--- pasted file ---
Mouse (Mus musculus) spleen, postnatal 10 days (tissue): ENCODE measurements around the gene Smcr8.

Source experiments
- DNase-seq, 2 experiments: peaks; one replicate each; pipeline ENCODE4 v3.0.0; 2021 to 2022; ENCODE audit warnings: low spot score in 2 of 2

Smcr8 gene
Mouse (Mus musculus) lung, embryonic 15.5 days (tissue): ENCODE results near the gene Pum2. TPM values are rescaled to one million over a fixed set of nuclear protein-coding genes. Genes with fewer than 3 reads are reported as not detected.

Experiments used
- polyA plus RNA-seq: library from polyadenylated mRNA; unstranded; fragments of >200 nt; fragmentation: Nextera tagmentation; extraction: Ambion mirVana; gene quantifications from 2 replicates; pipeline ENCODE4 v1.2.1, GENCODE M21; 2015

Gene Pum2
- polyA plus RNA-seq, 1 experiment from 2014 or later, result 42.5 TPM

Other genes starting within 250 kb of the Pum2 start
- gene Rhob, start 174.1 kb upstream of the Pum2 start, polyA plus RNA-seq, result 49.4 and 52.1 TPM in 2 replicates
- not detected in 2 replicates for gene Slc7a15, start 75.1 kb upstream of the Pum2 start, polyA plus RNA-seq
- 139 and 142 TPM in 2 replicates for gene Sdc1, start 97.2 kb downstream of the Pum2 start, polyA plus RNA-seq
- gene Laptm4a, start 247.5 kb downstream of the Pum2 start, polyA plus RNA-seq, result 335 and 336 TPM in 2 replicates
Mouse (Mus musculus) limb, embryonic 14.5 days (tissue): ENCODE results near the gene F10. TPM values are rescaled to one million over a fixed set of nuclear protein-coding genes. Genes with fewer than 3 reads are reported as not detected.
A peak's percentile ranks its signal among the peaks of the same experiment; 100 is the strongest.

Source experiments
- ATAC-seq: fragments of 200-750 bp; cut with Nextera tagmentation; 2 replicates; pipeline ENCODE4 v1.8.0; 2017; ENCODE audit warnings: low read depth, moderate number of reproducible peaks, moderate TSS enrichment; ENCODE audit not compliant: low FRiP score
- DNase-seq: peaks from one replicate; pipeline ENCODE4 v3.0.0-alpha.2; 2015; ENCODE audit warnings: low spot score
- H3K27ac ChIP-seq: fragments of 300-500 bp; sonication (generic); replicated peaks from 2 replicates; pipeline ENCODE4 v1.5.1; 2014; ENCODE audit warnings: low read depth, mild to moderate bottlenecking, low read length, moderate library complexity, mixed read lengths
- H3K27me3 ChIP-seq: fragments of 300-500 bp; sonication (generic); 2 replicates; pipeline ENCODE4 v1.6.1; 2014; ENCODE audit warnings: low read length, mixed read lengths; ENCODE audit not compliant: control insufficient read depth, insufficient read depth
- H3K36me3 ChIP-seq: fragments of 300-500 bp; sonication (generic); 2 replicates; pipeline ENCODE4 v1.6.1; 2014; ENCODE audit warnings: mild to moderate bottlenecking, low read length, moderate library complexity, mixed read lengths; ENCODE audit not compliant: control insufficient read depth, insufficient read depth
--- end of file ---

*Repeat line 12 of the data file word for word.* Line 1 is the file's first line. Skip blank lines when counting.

- not detected in 2 replicates for gene Slc7a15, start 75.1 kb upstream of the Pum2 start, polyA plus RNA-seq